Things get confusing when you look at the different version that AT&T and T-Mobile get. Their Note 10 Plus 5G uses a more advanced modem by Qualcomm that can tap into multiple bands. But these early versions are hobbled and can only access their lower frequency spectrum – which offer great coverage, but much lower speeds – and not the super-fast millimeter-wave spectrum they’ve already launched in various cities.
It’s unclear which version Sprint will get, but it’s likely able to tap into its five-city 5G network, powered by what’s known as mid-band 2.5 gigahertz spectrum, which offers a decent compromise between speed and range. Because of the properties of that spectrum, it has the broadest coverage of any of the carriers from a per-square-mileage perspective.
“Sprint has been transparent about its 5G network publishing coverage maps and (population coverage), along with setting expectations about the real-world average speeds customers should expect,” said a Sprint spokeswoman.
Then there’s the of T-Mobile potentially buying Sprint. Depending on which version of the Galaxy Note 10 Plus 5G Sprint gets, there may be issues with tapping into all of the different bands.
Yes, it’s hard to keep track of – even if you follow this stuff for a living. The bottom line is that it’s a fallacy to think that you’re future-proofing yourself with any of these early 5G phones.
Samsung, for its part, says that it ensures that the value proposition of the phone itself justifies the purchase.
It gets better
The good news is 2020 brings a lot more simplicity to the 5G world. That new modem that Qualcomm is rolling out,. And better yet, it’ll be able to fulfill its potential of being able to tap into every band. It’ll eventually get integrated into a Qualcomm Snapdragon processor, which will allow for smaller and more power-efficient phones.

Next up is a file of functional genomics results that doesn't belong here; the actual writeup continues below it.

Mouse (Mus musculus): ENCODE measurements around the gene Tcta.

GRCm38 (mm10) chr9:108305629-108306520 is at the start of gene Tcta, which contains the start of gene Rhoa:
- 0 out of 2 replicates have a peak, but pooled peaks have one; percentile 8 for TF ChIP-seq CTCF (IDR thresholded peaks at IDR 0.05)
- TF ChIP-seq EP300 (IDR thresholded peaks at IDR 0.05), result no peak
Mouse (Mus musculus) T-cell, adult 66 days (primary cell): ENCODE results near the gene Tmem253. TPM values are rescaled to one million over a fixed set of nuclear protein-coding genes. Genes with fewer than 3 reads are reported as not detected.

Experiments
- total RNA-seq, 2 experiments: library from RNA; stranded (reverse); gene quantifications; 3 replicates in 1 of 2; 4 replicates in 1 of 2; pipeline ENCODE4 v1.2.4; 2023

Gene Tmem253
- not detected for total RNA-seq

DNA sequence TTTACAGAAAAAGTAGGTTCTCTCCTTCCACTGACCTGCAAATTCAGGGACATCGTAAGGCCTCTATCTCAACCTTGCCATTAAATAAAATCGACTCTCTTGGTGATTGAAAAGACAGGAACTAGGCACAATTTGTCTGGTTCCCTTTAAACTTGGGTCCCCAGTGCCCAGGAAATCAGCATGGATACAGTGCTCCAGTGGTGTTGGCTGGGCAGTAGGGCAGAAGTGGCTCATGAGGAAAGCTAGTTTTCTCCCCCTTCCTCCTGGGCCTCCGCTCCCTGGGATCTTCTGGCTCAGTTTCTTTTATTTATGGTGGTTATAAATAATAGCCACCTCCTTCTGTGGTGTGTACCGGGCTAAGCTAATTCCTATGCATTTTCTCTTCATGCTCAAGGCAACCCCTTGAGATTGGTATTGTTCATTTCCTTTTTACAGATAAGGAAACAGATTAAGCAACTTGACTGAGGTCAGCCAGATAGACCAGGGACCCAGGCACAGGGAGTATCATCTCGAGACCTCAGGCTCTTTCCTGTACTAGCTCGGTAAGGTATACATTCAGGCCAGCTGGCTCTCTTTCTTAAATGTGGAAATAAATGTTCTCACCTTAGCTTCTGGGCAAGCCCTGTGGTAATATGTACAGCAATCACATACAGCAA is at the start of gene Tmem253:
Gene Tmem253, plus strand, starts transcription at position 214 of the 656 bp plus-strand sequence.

More importantly, carriers are shooting for the coverage to be much better.
Verizon CEO Hans Vestberg told CNBC that hisand that half of consumers will be using a 5G phone by 2024. Verizon hasn’t said specified how it would get that broader coverage, only saying it would use different bands of spectrum for better reach.
AT&T and T-Mobile both expect to officially launch its 5G service later this year, but both are promising nationwide coverage by next year.
T-Mobile’s Ray hinted that the company’s next “Un-Carrier” event would center on 5G, but it’s dependent on getting that version of the Galaxy Note 10 Plus 5G that can tap into the broader network. It won’t loudly promote its service until that happens.
“T-Mobile has long held a radically different vision for 5G in America: that it should work everywhere and cost the same as LTE does today,” Ray said on Thursday.
It’s not that radical. For once, AT&T agrees.
“We believe from a consumer perspective, you have to get to mass coverage,” Gordon Mansfield, vice president of converged access and device technology for AT&T, said in an interview last month.
Now if AT&T could just get rid of that stupid 5G E logo.
CNET’s Shara Tibken contributed to this report.
The story published at 5 a.m. PT.